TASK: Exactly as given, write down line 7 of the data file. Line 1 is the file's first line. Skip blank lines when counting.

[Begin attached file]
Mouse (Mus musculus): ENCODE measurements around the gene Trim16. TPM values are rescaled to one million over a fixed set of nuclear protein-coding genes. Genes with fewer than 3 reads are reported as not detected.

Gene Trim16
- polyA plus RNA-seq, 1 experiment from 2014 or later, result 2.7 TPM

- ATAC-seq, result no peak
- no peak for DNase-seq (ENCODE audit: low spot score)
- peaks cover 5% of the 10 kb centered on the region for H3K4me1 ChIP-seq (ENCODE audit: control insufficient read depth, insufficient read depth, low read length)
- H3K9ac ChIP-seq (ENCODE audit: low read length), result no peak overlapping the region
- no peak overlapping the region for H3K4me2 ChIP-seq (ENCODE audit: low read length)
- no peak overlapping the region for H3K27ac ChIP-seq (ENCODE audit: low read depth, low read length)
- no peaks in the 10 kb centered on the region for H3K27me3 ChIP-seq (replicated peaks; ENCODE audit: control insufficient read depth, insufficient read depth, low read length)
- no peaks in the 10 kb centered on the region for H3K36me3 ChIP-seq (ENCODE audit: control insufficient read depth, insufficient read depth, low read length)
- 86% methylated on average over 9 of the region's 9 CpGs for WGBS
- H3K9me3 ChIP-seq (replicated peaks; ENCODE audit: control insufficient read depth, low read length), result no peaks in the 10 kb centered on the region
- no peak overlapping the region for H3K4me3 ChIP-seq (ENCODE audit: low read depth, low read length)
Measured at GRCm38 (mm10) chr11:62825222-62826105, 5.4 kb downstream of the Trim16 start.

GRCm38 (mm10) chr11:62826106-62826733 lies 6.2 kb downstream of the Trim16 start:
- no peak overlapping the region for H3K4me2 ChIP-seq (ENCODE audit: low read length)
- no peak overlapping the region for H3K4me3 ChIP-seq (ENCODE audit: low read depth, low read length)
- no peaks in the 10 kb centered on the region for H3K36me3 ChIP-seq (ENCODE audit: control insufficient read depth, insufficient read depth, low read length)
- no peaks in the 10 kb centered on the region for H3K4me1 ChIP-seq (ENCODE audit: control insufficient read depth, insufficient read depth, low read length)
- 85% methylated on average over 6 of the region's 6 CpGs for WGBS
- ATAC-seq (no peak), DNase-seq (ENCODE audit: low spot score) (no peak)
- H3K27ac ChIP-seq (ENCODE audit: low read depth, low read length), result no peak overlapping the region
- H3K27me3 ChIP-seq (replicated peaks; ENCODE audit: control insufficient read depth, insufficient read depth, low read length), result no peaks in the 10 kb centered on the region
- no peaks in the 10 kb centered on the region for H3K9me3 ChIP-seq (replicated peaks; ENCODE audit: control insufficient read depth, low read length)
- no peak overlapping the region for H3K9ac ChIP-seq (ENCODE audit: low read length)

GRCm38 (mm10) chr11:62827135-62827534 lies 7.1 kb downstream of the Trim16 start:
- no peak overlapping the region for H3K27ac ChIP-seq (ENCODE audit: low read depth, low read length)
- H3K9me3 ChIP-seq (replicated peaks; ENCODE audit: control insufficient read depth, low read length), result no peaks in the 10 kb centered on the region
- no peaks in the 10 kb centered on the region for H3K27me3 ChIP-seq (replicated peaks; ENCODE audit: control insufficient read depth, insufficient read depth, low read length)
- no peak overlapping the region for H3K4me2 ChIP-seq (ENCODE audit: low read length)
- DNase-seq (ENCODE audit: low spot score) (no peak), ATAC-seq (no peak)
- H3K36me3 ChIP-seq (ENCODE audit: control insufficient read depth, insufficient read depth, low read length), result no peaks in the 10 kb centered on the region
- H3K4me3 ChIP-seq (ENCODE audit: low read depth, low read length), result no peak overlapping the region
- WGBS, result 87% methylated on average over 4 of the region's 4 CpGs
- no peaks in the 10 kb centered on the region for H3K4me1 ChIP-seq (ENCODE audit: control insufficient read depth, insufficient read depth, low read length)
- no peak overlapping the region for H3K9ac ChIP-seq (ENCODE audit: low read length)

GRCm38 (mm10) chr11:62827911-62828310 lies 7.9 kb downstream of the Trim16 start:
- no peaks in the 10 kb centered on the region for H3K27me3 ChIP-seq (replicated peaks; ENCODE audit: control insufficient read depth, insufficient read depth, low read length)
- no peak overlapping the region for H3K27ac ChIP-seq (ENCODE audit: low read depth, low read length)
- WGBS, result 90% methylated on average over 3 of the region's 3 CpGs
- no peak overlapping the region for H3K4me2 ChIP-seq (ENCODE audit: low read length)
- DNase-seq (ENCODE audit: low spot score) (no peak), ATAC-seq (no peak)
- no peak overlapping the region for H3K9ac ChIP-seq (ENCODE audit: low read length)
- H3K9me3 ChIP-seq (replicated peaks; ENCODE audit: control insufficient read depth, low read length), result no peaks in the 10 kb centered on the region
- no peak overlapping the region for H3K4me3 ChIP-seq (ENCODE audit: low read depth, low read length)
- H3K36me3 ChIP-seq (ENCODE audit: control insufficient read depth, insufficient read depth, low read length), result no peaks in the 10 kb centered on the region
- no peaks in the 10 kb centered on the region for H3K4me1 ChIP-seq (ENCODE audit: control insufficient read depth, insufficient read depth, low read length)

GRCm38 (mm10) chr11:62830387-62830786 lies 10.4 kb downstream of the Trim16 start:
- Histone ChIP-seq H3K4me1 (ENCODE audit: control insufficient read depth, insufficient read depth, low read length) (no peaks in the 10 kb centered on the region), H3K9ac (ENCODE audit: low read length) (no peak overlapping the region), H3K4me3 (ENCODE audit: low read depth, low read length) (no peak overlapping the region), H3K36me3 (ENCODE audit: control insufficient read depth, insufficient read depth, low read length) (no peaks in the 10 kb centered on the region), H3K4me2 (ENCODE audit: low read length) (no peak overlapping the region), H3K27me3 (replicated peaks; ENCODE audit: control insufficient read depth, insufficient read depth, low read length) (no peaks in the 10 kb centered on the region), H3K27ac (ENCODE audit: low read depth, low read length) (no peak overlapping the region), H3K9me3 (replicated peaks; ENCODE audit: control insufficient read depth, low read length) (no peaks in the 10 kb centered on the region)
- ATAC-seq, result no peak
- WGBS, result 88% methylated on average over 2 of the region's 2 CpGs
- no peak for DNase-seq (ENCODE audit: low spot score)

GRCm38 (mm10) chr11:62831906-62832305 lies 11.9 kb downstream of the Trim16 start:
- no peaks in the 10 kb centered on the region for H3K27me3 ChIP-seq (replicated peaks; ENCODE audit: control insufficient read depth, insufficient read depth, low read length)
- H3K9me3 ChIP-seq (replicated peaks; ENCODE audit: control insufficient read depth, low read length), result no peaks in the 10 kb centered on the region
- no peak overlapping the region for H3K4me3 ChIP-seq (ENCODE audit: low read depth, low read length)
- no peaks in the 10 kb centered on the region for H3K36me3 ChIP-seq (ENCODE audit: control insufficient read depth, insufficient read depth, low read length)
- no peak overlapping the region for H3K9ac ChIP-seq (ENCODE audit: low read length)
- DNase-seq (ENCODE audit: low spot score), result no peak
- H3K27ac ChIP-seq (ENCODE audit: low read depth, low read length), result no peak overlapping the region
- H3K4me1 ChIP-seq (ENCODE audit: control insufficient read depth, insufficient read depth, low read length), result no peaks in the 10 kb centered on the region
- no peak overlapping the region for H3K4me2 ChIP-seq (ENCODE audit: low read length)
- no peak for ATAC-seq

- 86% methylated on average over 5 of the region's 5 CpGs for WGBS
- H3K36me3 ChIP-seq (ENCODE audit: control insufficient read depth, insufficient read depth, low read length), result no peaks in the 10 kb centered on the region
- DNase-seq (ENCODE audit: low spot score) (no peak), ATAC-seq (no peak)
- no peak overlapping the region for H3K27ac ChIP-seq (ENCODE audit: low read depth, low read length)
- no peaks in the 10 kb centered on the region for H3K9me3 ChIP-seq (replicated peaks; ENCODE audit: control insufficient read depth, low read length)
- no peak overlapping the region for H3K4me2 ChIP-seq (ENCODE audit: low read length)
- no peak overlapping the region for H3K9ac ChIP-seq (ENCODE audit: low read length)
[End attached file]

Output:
- H3K9ac ChIP-seq (ENCODE audit: low read length), result no peak overlapping the region